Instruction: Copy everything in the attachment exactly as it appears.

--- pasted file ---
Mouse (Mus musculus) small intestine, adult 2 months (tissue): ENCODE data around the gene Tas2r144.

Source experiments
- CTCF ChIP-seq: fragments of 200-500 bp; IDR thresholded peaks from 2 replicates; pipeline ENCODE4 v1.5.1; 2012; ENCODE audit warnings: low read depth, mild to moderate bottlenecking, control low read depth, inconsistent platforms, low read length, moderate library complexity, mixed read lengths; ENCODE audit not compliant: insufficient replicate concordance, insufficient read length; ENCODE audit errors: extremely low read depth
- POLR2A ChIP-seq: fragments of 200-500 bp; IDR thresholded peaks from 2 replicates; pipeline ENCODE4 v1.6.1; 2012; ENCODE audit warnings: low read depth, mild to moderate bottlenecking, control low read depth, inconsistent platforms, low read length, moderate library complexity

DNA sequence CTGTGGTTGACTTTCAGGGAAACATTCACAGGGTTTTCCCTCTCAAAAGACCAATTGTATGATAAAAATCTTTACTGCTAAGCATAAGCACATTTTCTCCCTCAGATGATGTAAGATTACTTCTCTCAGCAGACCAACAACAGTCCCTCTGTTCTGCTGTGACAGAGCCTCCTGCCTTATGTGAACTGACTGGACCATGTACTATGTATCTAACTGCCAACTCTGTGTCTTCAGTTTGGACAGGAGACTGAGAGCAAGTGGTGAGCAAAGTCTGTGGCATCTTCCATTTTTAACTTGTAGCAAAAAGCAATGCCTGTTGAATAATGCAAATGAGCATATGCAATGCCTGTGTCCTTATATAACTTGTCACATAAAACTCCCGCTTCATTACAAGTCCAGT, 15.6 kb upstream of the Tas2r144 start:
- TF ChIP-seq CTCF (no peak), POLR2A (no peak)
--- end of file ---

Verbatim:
Mouse (Mus musculus) small intestine, adult 2 months (tissue): ENCODE data around the gene Tas2r144.

Source experiments
- CTCF ChIP-seq: fragments of 200-500 bp; IDR thresholded peaks from 2 replicates; pipeline ENCODE4 v1.5.1; 2012; ENCODE audit warnings: low read depth, mild to moderate bottlenecking, control low read depth, inconsistent platforms, low read length, moderate library complexity, mixed read lengths; ENCODE audit not compliant: insufficient replicate concordance, insufficient read length; ENCODE audit errors: extremely low read depth
- POLR2A ChIP-seq: fragments of 200-500 bp; IDR thresholded peaks from 2 replicates; pipeline ENCODE4 v1.6.1; 2012; ENCODE audit warnings: low read depth, mild to moderate bottlenecking, control low read depth, inconsistent platforms, low read length, moderate library complexity

DNA sequence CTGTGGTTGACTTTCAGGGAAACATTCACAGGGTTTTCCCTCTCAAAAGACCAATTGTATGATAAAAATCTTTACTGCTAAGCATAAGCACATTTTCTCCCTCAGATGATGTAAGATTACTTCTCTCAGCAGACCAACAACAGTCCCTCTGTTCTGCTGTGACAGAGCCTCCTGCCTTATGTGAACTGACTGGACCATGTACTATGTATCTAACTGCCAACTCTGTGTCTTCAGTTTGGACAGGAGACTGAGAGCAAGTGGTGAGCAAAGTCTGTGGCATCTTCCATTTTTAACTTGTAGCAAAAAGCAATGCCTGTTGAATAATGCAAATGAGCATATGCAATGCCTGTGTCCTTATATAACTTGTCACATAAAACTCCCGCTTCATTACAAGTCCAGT, 15.6 kb upstream of the Tas2r144 start:
- TF ChIP-seq CTCF (no peak), POLR2A (no peak)